Johnny Manziel wasn't a fluke after all. He was just first. Jameis Winston is the proof.
Young college quarterbacks don't need time to develop anymore in college football. They can show up just like basketball players, with mature games, ready to go. The convention has changed, and Saturday's game in Death Valley proved it.
A redshirt freshman is not supposed to be able to handle a moment like this. Fans here were upset that fans at Arrowhead Stadium measured decibels and claimed to break the Guinness world record for crowd noise. So Clemson fans decided to break that record back on the first play Saturday, to not only claim their rightful place, but also to freak out Winston.
"It was loud when the game started, and we just started smiling,'' Winston said. "We didn't play against noise. We played against Clemson.''
I guess. If Clemson was there. Florida State won 51-14, and Winston threw for 444 yards and three touchdowns, including one for 22 yards on his first pass attempt. He also ran for a touchdown.
And on the day that Manziel fell out of the race to win the Heisman again, Winston moved right to the top, equal to Oregon's Marcus Mariota, who was in the race last year as a redshirt freshman.
I'm not giving Florida State's defense enough credit. It got four turnovers, including one on the first play of the game, when it stripped the ball from tight end Stanton Seckinger.
Florida State safety Terrence Brooks said that the defense got the ball and "We just let Jameis take care of the rest.''
That first fumble set the tone of the game, but really, the tone was inevitable anyway.
Florida State was pushing Clemson around from the start.
Everyone knew the Seminoles would be good this year. The surprise, the reason they should jump over Ohio State to No. 3 this week, has been at quarterback. That was the question, and before the season, there was uncertainty as to who would even start.
Last year, Texas A&M coach Kevin Sumlin didn't know who was going to start at quarterback just a couple of weeks before the season started, either. He went with Manziel, who emerged through Sumlin's system. Now Winston has emerged out of nowhere.
There will be more. This is the future.
Why? Earlier in the week on campus, I asked Clemson coach Dabo Swinney if he thought Death Valley could intimidate Winston.
"You would hope and think that maybe that's an advantage for Clemson,'' Swinney said. "This guy so far hasn't flinched in any situation he has been in. He's down 17-3 on the road versus Boston College and just showed the poise of a veteran and brought his team right back. So, we're going to find out.''
But he already knew what to expect. He said he wasn't surprised by Winston's poise, or Manziel's or Mariota's.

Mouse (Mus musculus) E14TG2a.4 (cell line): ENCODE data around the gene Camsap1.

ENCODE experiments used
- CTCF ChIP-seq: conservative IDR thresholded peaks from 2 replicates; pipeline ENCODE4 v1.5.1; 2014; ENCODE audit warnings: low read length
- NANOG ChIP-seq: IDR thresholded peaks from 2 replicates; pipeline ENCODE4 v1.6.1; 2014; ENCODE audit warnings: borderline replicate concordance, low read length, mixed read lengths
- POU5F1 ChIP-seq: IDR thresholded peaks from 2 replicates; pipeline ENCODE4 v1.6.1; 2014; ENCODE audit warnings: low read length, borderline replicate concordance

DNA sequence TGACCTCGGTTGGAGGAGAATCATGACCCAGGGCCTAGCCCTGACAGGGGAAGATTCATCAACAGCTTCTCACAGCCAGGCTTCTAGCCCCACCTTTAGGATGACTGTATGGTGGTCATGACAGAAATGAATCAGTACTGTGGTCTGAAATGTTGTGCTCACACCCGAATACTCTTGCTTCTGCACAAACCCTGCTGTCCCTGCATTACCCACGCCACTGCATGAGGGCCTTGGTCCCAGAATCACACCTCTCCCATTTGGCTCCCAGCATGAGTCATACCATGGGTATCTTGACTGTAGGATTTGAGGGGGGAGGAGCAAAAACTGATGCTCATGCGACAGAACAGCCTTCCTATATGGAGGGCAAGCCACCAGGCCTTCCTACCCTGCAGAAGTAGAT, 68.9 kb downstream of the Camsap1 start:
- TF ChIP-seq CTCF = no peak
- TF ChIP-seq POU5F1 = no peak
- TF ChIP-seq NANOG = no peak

"I'm really not,'' he said. "Just simply on what's going on in the high schools. You know, these guys now they're growing up and being in a shotgun, reading second level, third level. These high schools have gotten very sophisticated.''
Sumlin told me exactly the same thing this summer.
This isn't to say that Winston is the same as Manziel last year. A big part of Manziel's appeal was his freelancing style, not to mention his success as a little guy. No, this is about poise at an early age.
In basketball, high school players travel around the country with AAU teams and already seem professionalized by the time they get to college. Maybe in football it does have to do with coaching of younger players.
And maybe it's about being on TV already, and being comfortable in the spotlight as kids put their personal lives in public on Twitter, Facebook, Instagram, wherever.
There is just such an emphasis on sports in general now, with kids focused on one thing, specializing when they used to play different sports based on the season.
Florida State tight end Nick O'Leary had 161 yards in receptions, including a 94-yarder. Afterward, his grandfather, Jack Nicklaus, stood in the tunnel where the players left the field. Nicklaus didn't decide to be a golfer for a career until late in high school.
I once was on an elevator at the Final Four with some guy and his two sons. Michael Jordan got on and asked one kid if he was a basketball player. The kid said he wasn't very good, and that he was 12.
Jordan said that was fine. That's when he started to play.
No kid is like that now. These kids are pros by high school.
That's why Clemson's fifth-year senior quarterback Tajh Boyd, also a Heisman candidate before the game, didn't have the advantage over Winston you might have expected. Boyd told me during the week that he felt he had a relationship with the fans here, that he was comfortable with them.
But he didn't play well Saturday, while Winston smiled the first time he faced the atmosphere.
It was Winston's proving moment. But he had already grown up long before he got here.